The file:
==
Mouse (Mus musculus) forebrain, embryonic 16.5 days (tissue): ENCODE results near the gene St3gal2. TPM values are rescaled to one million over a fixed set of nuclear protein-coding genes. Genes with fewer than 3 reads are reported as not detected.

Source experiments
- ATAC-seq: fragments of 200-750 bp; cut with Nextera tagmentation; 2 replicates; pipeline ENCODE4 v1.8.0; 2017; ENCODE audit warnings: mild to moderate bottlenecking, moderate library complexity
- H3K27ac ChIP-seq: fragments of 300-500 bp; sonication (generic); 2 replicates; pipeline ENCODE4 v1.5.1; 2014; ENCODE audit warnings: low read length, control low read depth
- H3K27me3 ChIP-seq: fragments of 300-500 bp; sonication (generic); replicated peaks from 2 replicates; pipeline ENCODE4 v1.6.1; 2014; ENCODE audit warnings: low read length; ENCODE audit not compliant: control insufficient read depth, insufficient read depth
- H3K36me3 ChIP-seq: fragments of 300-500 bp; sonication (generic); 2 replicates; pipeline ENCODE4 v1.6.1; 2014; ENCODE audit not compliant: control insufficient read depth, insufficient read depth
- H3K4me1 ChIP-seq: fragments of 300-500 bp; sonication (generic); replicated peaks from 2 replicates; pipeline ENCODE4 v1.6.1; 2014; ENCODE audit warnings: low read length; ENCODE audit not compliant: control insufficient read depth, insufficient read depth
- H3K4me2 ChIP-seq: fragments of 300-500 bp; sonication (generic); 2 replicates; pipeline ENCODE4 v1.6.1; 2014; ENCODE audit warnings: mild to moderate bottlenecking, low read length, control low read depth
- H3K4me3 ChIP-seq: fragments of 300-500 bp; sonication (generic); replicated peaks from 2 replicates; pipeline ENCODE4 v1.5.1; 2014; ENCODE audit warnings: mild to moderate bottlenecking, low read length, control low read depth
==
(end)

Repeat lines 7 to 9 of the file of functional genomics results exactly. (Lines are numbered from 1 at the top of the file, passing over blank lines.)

- H3K4me1 ChIP-seq: fragments of 300-500 bp; sonication (generic); replicated peaks from 2 replicates; pipeline ENCODE4 v1.6.1; 2014; ENCODE audit warnings: low read length; ENCODE audit not compliant: control insufficient read depth, insufficient read depth
- H3K4me2 ChIP-seq: fragments of 300-500 bp; sonication (generic); 2 replicates; pipeline ENCODE4 v1.6.1; 2014; ENCODE audit warnings: mild to moderate bottlenecking, low read length, control low read depth
- H3K4me3 ChIP-seq: fragments of 300-500 bp; sonication (generic); replicated peaks from 2 replicates; pipeline ENCODE4 v1.5.1; 2014; ENCODE audit warnings: mild to moderate bottlenecking, low read length, control low read depth